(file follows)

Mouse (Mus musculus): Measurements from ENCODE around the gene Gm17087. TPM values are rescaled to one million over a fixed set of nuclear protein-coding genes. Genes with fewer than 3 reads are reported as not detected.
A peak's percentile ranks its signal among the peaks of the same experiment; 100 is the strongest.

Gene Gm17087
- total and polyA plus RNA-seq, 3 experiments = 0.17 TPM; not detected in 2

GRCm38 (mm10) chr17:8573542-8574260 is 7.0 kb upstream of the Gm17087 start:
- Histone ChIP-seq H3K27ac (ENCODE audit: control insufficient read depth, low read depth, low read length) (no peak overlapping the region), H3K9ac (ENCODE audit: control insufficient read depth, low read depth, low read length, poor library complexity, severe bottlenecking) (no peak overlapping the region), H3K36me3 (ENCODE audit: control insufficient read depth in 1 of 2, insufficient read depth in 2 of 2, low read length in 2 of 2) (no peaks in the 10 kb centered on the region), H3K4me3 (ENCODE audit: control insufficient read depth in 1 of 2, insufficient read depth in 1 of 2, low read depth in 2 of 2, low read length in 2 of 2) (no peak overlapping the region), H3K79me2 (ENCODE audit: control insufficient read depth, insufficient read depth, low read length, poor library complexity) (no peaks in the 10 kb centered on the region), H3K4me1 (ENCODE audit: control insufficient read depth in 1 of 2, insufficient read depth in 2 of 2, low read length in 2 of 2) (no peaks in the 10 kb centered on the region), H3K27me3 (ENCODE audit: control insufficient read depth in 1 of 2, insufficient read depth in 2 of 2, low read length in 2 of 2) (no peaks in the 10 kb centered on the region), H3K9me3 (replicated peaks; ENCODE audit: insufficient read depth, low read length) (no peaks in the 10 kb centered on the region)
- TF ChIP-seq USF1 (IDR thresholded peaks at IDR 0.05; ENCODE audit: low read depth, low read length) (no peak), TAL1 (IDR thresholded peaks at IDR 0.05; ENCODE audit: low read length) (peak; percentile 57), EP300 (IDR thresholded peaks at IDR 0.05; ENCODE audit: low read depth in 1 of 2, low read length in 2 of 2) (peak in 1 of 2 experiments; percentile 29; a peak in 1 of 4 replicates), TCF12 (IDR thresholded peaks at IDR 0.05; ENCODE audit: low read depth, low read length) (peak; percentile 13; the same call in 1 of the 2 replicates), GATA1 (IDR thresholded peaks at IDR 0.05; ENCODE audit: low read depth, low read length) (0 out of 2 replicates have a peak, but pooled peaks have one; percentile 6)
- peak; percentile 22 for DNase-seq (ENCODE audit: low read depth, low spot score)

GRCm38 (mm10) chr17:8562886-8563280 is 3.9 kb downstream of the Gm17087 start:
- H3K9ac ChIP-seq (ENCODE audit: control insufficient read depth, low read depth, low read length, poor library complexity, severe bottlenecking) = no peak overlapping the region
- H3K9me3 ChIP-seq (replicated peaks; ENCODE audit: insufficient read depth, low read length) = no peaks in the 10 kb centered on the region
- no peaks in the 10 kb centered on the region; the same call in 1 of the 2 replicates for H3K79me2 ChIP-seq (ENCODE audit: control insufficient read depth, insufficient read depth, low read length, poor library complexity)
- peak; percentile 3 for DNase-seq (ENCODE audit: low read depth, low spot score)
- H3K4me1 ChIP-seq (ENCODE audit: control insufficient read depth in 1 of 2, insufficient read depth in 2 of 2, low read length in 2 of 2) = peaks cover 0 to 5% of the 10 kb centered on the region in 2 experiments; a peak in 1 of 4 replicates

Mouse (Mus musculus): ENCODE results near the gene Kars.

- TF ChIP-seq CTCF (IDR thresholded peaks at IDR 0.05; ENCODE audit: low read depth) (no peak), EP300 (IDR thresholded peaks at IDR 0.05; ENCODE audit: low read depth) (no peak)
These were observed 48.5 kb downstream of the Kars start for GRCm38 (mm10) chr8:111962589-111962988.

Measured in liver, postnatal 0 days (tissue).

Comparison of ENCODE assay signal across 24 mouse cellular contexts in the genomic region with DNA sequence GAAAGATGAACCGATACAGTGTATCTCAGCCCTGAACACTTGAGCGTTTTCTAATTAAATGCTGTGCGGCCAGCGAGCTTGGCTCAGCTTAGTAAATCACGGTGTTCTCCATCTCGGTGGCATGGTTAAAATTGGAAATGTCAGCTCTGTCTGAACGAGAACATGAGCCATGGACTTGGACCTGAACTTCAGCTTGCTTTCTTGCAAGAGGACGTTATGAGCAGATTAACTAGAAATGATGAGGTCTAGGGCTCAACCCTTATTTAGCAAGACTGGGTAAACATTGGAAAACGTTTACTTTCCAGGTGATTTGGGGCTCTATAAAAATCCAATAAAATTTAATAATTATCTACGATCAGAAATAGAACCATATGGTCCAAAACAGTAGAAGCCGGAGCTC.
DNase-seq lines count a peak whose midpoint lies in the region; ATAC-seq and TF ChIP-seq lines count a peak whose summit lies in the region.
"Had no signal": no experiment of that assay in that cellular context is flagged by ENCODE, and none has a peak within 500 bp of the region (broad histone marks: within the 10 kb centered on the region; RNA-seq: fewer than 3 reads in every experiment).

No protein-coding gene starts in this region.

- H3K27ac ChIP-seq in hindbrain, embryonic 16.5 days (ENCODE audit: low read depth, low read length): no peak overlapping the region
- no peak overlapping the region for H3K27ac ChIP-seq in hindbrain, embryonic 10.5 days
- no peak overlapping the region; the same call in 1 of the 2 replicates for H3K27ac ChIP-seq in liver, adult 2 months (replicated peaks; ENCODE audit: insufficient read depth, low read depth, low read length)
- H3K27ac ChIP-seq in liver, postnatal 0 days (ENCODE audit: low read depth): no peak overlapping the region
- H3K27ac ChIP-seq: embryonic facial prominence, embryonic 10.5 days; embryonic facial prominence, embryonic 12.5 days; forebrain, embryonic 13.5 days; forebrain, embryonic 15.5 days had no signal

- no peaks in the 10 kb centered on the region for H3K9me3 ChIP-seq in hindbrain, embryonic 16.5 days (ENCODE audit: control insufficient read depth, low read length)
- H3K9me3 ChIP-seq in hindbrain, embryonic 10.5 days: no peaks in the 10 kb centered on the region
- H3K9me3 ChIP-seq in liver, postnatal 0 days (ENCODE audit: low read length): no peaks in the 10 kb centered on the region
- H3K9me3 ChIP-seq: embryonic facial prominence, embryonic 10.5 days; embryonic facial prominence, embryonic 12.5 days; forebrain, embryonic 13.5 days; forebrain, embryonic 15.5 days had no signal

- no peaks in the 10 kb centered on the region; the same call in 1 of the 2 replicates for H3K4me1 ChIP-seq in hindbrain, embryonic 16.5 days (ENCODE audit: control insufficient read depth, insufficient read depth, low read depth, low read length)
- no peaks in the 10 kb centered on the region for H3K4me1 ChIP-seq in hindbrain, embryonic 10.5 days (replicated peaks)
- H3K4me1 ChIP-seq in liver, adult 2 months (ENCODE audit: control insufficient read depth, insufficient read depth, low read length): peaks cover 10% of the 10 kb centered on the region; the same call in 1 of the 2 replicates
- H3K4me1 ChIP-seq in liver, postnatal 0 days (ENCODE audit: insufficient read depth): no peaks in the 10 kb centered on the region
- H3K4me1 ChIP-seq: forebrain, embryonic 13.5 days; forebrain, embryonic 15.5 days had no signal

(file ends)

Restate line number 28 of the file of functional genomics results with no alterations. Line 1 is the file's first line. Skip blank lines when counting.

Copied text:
- no peaks in the 10 kb centered on the region for H3K9me3 ChIP-seq in hindbrain, embryonic 16.5 days (ENCODE audit: control insufficient read depth, low read length)